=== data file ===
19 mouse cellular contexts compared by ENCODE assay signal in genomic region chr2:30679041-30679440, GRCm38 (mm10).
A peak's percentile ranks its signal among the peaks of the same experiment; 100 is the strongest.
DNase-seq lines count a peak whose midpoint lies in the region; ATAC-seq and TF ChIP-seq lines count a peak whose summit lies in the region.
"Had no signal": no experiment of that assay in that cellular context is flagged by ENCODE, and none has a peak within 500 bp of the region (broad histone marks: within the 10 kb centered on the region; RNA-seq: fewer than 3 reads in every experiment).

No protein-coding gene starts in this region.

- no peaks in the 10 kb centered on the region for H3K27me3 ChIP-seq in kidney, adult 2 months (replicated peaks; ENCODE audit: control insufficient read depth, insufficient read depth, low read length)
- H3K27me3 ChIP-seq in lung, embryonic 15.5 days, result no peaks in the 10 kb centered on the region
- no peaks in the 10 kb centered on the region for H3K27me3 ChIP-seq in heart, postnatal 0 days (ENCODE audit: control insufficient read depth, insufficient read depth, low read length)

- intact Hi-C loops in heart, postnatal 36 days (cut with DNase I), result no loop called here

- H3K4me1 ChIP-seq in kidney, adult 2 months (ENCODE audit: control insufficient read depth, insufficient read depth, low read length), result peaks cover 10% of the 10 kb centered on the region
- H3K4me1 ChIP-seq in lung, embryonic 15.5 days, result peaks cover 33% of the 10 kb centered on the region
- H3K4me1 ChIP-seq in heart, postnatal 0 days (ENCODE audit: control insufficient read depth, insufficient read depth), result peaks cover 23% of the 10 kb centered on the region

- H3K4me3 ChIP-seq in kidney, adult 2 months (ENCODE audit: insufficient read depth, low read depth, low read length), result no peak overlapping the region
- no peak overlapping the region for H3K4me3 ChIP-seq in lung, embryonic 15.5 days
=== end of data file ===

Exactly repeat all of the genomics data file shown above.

19 mouse cellular contexts compared by ENCODE assay signal in genomic region chr2:30679041-30679440, GRCm38 (mm10).
A peak's percentile ranks its signal among the peaks of the same experiment; 100 is the strongest.
DNase-seq lines count a peak whose midpoint lies in the region; ATAC-seq and TF ChIP-seq lines count a peak whose summit lies in the region.
"Had no signal": no experiment of that assay in that cellular context is flagged by ENCODE, and none has a peak within 500 bp of the region (broad histone marks: within the 10 kb centered on the region; RNA-seq: fewer than 3 reads in every experiment).

No protein-coding gene starts in this region.

- no peaks in the 10 kb centered on the region for H3K27me3 ChIP-seq in kidney, adult 2 months (replicated peaks; ENCODE audit: control insufficient read depth, insufficient read depth, low read length)
- H3K27me3 ChIP-seq in lung, embryonic 15.5 days, result no peaks in the 10 kb centered on the region
- no peaks in the 10 kb centered on the region for H3K27me3 ChIP-seq in heart, postnatal 0 days (ENCODE audit: control insufficient read depth, insufficient read depth, low read length)

- intact Hi-C loops in heart, postnatal 36 days (cut with DNase I), result no loop called here

- H3K4me1 ChIP-seq in kidney, adult 2 months (ENCODE audit: control insufficient read depth, insufficient read depth, low read length), result peaks cover 10% of the 10 kb centered on the region
- H3K4me1 ChIP-seq in lung, embryonic 15.5 days, result peaks cover 33% of the 10 kb centered on the region
- H3K4me1 ChIP-seq in heart, postnatal 0 days (ENCODE audit: control insufficient read depth, insufficient read depth), result peaks cover 23% of the 10 kb centered on the region

- H3K4me3 ChIP-seq in kidney, adult 2 months (ENCODE audit: insufficient read depth, low read depth, low read length), result no peak overlapping the region
- no peak overlapping the region for H3K4me3 ChIP-seq in lung, embryonic 15.5 days